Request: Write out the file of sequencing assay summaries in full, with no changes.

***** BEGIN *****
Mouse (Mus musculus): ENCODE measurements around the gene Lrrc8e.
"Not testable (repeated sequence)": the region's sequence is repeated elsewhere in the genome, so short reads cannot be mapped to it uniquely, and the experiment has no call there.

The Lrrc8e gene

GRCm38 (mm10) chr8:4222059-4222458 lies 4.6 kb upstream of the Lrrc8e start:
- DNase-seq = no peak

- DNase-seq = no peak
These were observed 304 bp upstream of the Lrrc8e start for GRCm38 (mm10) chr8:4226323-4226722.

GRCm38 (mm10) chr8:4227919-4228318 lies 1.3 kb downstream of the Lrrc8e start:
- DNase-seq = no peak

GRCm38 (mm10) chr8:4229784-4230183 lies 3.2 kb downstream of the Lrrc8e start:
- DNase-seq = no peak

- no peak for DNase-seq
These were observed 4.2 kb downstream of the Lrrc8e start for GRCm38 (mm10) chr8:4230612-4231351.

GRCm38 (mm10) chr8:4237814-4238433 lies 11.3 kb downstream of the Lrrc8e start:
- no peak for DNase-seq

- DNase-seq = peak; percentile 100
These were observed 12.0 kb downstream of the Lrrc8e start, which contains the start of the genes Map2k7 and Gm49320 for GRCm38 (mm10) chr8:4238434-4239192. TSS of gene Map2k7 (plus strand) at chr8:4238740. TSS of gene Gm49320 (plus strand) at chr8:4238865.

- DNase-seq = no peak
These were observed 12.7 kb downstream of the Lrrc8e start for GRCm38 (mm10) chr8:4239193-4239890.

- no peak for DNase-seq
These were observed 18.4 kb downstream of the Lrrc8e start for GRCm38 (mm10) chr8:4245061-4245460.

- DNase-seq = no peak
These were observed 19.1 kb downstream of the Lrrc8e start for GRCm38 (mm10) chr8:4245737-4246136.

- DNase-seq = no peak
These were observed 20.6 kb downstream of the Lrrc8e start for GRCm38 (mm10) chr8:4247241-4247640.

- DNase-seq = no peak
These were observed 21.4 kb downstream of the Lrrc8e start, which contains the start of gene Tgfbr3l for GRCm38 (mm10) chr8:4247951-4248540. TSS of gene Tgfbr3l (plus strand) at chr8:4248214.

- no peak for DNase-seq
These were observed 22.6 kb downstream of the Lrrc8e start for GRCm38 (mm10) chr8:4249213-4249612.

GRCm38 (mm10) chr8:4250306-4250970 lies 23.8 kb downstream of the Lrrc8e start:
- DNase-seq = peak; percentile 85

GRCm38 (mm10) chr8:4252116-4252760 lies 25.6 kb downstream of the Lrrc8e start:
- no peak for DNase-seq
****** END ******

Mouse (Mus musculus): ENCODE measurements around the gene Lrrc8e.
"Not testable (repeated sequence)": the region's sequence is repeated elsewhere in the genome, so short reads cannot be mapped to it uniquely, and the experiment has no call there.

The Lrrc8e gene

GRCm38 (mm10) chr8:4222059-4222458 lies 4.6 kb upstream of the Lrrc8e start:
- DNase-seq = no peak

- DNase-seq = no peak
These were observed 304 bp upstream of the Lrrc8e start for GRCm38 (mm10) chr8:4226323-4226722.

GRCm38 (mm10) chr8:4227919-4228318 lies 1.3 kb downstream of the Lrrc8e start:
- DNase-seq = no peak

GRCm38 (mm10) chr8:4229784-4230183 lies 3.2 kb downstream of the Lrrc8e start:
- DNase-seq = no peak

- no peak for DNase-seq
These were observed 4.2 kb downstream of the Lrrc8e start for GRCm38 (mm10) chr8:4230612-4231351.

GRCm38 (mm10) chr8:4237814-4238433 lies 11.3 kb downstream of the Lrrc8e start:
- no peak for DNase-seq

- DNase-seq = peak; percentile 100
These were observed 12.0 kb downstream of the Lrrc8e start, which contains the start of the genes Map2k7 and Gm49320 for GRCm38 (mm10) chr8:4238434-4239192. TSS of gene Map2k7 (plus strand) at chr8:4238740. TSS of gene Gm49320 (plus strand) at chr8:4238865.

- DNase-seq = no peak
These were observed 12.7 kb downstream of the Lrrc8e start for GRCm38 (mm10) chr8:4239193-4239890.

- no peak for DNase-seq
These were observed 18.4 kb downstream of the Lrrc8e start for GRCm38 (mm10) chr8:4245061-4245460.

- DNase-seq = no peak
These were observed 19.1 kb downstream of the Lrrc8e start for GRCm38 (mm10) chr8:4245737-4246136.

- DNase-seq = no peak
These were observed 20.6 kb downstream of the Lrrc8e start for GRCm38 (mm10) chr8:4247241-4247640.

- DNase-seq = no peak
These were observed 21.4 kb downstream of the Lrrc8e start, which contains the start of gene Tgfbr3l for GRCm38 (mm10) chr8:4247951-4248540. TSS of gene Tgfbr3l (plus strand) at chr8:4248214.

- no peak for DNase-seq
These were observed 22.6 kb downstream of the Lrrc8e start for GRCm38 (mm10) chr8:4249213-4249612.

GRCm38 (mm10) chr8:4250306-4250970 lies 23.8 kb downstream of the Lrrc8e start:
- DNase-seq = peak; percentile 85

GRCm38 (mm10) chr8:4252116-4252760 lies 25.6 kb downstream of the Lrrc8e start:
- no peak for DNase-seq